“That right?” Chrysalis had just found out that Sunset had recovered from a pretty bad reputation. Had she really turned it so far around that she was now queen of the hive…er, school?

“It’s no exaggeration. Turns out she’s a real, honest-to-God princess from, uh…what country was her birth mother from again?”

“France, I think,” Silver Spoon answered.

“Right.” Diamond Tiara took a sip of her Pepsi and returned her attention to Chrysalis. “Of course, her dynasty won’t last forever. In another year, Sunset and her friends will graduate. Then it will be up to us to run things around here, right girls?”

Silver and Cozy both nodded, grunting around the food in their mouths.

“Just stick with us, Chrysalis, and you’ll do okay for yourself.”

The rest of the day went rather well for Chrysalis, and it wasn’t just because she’d figured out the secret to the erasers at the end of her pencils. Having actual friends to talk to made the day seem to fly by. Diamond Tiara, Silver Spoon, and Cozy Glow had a witty, if somewhat cruel sense of humor that Chrysalis certainly appreciated. What was more, she felt like she could actually be herself around them. Well, not her true self exactly, but they didn’t bat an eye when she said something weird. On the contrary, her certain… eccentricities seemed only to endear herself more to them. Before she knew it, the last bell of the day rang and she was heading home.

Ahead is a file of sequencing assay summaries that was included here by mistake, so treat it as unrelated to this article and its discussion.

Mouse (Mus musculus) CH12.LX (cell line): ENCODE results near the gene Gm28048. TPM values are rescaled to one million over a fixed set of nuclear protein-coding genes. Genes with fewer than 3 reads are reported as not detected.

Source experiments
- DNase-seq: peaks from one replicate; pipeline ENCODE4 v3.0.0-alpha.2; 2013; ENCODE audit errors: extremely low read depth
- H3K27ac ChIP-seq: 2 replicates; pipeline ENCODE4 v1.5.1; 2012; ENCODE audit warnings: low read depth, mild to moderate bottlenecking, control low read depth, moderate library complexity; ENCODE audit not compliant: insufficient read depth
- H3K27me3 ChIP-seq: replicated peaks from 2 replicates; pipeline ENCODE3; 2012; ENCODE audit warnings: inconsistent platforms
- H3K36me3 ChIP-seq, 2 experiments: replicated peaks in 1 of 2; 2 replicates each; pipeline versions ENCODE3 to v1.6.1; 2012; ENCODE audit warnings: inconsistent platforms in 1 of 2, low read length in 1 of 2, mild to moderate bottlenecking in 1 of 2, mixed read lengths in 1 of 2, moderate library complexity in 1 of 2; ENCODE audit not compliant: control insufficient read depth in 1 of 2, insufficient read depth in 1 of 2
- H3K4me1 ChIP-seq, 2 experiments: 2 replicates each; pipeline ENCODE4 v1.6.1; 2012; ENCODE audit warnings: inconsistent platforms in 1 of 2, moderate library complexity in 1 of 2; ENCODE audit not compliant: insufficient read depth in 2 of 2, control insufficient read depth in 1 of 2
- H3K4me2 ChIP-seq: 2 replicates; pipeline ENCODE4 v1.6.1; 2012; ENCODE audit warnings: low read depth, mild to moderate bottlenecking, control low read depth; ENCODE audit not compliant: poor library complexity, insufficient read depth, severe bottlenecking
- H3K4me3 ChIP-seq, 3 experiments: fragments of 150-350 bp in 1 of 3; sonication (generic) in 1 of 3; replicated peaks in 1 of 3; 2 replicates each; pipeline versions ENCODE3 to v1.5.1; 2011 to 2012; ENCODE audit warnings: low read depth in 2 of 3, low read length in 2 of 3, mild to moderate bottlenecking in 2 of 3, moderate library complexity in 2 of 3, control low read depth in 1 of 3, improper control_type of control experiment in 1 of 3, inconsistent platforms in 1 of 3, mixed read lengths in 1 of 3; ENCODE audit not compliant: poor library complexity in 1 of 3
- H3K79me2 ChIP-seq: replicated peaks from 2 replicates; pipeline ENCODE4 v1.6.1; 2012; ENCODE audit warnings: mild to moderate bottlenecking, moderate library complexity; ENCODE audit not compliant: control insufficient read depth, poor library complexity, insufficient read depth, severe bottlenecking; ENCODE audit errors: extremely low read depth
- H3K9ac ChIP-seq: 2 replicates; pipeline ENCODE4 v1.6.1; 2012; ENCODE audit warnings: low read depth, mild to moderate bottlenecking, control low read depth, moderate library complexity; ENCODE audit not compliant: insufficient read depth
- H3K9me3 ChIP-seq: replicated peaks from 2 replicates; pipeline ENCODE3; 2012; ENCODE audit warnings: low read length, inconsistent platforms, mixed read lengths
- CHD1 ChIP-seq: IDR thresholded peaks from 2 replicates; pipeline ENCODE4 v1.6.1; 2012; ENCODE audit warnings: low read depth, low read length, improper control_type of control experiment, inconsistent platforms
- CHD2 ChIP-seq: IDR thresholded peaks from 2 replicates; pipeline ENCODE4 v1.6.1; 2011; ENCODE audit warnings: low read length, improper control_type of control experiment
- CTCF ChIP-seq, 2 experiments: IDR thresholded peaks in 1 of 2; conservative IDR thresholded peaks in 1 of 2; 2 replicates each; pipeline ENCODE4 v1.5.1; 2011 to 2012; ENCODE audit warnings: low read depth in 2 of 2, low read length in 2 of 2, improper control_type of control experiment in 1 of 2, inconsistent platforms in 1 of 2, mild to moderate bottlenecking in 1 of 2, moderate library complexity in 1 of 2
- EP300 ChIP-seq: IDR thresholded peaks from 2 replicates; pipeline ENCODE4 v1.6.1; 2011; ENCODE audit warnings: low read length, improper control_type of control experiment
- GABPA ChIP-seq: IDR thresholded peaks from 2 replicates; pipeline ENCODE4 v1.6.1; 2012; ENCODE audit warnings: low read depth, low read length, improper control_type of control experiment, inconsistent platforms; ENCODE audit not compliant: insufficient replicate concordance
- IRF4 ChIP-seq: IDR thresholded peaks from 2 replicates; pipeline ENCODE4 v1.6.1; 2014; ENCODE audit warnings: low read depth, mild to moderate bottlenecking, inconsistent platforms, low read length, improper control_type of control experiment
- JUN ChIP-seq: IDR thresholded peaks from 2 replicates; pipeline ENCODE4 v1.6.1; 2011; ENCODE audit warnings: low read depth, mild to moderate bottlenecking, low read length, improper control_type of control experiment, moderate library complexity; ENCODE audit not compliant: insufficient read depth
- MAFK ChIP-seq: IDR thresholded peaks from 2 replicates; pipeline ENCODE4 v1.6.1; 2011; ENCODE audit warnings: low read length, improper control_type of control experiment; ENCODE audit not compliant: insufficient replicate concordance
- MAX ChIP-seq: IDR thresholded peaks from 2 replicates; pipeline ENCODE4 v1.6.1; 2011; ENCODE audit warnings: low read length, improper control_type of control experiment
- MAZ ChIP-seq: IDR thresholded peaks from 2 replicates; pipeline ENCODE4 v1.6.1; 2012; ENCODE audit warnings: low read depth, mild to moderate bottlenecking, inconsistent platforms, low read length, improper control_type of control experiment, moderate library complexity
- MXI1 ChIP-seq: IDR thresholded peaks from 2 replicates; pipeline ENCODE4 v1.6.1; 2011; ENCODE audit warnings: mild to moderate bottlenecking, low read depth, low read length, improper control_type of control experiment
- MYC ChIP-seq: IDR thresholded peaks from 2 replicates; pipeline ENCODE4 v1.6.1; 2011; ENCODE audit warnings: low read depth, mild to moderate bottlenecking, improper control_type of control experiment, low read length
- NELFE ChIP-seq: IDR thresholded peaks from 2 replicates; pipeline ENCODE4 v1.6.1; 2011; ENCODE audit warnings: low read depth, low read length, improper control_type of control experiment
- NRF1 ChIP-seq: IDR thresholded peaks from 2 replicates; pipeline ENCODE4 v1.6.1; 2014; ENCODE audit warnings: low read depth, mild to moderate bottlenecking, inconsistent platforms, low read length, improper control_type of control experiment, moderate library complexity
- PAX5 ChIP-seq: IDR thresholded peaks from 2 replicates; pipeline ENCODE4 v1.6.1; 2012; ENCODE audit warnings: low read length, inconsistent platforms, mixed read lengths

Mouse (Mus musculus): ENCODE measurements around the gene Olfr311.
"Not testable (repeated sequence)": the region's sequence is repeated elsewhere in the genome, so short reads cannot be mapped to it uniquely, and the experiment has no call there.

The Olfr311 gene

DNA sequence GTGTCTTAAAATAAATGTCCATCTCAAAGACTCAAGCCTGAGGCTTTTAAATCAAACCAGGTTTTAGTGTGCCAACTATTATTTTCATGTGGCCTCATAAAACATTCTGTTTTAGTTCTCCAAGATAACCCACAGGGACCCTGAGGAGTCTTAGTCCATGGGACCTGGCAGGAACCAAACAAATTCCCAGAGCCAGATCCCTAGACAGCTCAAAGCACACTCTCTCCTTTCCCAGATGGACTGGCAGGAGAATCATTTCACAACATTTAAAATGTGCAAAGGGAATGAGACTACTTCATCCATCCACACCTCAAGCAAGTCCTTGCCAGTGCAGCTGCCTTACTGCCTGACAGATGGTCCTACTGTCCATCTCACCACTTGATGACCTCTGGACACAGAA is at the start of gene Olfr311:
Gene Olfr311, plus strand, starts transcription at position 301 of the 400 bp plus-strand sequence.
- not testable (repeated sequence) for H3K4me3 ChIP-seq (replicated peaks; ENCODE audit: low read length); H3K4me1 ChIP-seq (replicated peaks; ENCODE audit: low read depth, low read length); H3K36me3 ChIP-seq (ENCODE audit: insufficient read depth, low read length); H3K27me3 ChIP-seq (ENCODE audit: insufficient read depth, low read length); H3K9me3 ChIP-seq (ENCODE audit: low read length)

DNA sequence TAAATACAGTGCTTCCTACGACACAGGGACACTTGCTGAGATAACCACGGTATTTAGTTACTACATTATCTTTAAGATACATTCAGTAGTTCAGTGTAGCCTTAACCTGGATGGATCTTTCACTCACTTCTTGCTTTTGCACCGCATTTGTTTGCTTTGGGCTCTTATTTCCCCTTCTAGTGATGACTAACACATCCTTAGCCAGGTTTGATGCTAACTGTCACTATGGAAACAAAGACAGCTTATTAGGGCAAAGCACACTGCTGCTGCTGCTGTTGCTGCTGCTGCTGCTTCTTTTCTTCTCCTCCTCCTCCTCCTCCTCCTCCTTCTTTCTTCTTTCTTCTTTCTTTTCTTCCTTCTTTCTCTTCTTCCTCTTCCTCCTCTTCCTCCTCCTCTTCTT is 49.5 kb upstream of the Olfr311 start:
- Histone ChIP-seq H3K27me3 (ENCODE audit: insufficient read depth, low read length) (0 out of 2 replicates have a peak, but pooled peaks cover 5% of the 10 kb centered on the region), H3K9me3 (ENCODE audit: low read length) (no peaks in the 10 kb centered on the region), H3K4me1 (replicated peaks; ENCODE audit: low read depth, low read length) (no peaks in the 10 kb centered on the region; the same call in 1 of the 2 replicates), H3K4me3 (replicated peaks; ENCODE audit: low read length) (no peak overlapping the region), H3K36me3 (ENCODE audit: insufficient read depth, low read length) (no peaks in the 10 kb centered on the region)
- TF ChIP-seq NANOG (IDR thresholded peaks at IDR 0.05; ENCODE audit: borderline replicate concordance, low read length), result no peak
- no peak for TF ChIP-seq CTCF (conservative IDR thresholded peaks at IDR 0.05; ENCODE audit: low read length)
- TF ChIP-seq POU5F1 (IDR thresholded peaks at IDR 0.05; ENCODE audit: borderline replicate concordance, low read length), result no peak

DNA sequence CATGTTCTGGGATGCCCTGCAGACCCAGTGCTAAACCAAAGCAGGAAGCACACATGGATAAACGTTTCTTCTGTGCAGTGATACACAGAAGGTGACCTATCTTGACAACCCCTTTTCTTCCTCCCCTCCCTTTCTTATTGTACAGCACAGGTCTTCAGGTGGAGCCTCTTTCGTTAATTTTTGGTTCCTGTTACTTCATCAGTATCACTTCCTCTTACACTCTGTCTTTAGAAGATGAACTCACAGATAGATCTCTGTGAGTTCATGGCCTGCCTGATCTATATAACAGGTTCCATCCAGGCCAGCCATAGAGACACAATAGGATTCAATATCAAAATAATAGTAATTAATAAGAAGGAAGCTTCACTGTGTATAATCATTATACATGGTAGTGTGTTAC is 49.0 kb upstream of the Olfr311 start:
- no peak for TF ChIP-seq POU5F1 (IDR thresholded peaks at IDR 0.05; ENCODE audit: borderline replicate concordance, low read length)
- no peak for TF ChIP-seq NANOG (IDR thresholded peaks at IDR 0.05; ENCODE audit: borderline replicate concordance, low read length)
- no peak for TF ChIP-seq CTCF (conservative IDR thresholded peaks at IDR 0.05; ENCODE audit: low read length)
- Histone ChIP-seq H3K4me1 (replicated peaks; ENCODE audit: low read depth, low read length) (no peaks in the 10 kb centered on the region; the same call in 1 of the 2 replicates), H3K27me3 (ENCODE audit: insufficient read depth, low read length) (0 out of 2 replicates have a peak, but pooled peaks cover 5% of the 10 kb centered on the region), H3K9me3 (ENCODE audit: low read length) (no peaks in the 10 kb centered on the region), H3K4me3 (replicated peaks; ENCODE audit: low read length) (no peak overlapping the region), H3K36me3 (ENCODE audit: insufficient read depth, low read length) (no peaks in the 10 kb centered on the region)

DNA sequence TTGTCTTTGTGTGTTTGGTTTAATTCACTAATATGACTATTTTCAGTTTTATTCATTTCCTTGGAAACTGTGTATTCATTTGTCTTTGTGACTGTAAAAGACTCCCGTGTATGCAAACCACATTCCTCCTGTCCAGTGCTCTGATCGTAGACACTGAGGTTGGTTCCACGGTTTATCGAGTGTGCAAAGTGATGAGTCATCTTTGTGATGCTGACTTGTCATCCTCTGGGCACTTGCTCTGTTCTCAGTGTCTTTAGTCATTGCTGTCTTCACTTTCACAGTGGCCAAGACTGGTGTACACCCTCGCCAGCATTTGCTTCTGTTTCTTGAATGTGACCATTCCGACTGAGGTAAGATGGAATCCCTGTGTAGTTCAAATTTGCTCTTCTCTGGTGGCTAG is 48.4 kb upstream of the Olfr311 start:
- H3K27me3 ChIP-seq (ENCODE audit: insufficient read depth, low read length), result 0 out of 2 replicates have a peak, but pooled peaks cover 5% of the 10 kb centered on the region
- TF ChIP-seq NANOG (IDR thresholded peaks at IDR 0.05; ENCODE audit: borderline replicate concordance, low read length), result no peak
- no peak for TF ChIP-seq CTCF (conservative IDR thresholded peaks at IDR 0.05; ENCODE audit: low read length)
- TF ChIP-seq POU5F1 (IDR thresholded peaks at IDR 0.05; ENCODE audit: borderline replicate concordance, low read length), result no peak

Celestia had taught her how to ride the bus the previous week, but Chrysalis had never ridden it by herself until today. It was inconsequential, and she made her way home easily enough. Celestia’s townhouse was empty when she arrived, as Sable and Celestia were both still at work. Mom and Dad.